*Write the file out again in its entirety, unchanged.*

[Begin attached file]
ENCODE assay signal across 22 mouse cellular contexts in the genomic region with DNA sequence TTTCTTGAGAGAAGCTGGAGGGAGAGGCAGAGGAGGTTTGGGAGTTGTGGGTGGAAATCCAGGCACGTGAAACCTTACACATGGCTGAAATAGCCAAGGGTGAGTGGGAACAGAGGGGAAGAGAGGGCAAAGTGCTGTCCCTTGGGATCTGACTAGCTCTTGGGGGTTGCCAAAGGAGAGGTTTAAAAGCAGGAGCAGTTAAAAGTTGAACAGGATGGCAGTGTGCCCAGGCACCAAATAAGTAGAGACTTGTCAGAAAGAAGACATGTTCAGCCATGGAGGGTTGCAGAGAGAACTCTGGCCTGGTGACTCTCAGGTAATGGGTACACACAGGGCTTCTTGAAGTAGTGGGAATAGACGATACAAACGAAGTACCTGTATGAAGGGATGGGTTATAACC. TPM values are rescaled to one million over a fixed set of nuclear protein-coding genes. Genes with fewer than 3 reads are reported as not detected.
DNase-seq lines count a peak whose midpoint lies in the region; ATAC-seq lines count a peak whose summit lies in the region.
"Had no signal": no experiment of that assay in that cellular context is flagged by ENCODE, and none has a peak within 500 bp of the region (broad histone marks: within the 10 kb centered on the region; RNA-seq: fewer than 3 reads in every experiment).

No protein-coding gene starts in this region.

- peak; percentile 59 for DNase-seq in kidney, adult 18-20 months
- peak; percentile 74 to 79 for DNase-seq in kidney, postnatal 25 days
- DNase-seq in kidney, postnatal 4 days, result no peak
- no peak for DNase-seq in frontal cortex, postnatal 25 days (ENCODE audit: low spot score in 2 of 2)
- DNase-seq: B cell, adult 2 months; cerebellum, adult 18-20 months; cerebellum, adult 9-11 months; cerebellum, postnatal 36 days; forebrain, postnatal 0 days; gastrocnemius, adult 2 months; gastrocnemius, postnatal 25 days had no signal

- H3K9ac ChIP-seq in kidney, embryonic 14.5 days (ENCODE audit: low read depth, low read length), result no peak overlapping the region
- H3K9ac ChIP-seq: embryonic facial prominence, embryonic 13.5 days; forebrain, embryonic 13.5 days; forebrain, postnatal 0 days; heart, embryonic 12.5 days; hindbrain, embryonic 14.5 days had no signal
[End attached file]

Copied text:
ENCODE assay signal across 22 mouse cellular contexts in the genomic region with DNA sequence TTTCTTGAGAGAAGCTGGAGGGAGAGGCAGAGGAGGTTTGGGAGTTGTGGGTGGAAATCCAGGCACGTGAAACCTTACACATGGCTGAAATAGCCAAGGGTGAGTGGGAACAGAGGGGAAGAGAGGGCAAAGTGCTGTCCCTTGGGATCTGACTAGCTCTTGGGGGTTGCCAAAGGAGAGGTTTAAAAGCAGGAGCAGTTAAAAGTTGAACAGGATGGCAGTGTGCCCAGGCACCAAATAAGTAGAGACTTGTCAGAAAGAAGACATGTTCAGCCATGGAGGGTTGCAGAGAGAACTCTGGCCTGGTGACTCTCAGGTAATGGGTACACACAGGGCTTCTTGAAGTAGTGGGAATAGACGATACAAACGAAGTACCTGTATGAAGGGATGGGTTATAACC. TPM values are rescaled to one million over a fixed set of nuclear protein-coding genes. Genes with fewer than 3 reads are reported as not detected.
DNase-seq lines count a peak whose midpoint lies in the region; ATAC-seq lines count a peak whose summit lies in the region.
"Had no signal": no experiment of that assay in that cellular context is flagged by ENCODE, and none has a peak within 500 bp of the region (broad histone marks: within the 10 kb centered on the region; RNA-seq: fewer than 3 reads in every experiment).

No protein-coding gene starts in this region.

- peak; percentile 59 for DNase-seq in kidney, adult 18-20 months
- peak; percentile 74 to 79 for DNase-seq in kidney, postnatal 25 days
- DNase-seq in kidney, postnatal 4 days, result no peak
- no peak for DNase-seq in frontal cortex, postnatal 25 days (ENCODE audit: low spot score in 2 of 2)
- DNase-seq: B cell, adult 2 months; cerebellum, adult 18-20 months; cerebellum, adult 9-11 months; cerebellum, postnatal 36 days; forebrain, postnatal 0 days; gastrocnemius, adult 2 months; gastrocnemius, postnatal 25 days had no signal

- H3K9ac ChIP-seq in kidney, embryonic 14.5 days (ENCODE audit: low read depth, low read length), result no peak overlapping the region
- H3K9ac ChIP-seq: embryonic facial prominence, embryonic 13.5 days; forebrain, embryonic 13.5 days; forebrain, postnatal 0 days; heart, embryonic 12.5 days; hindbrain, embryonic 14.5 days had no signal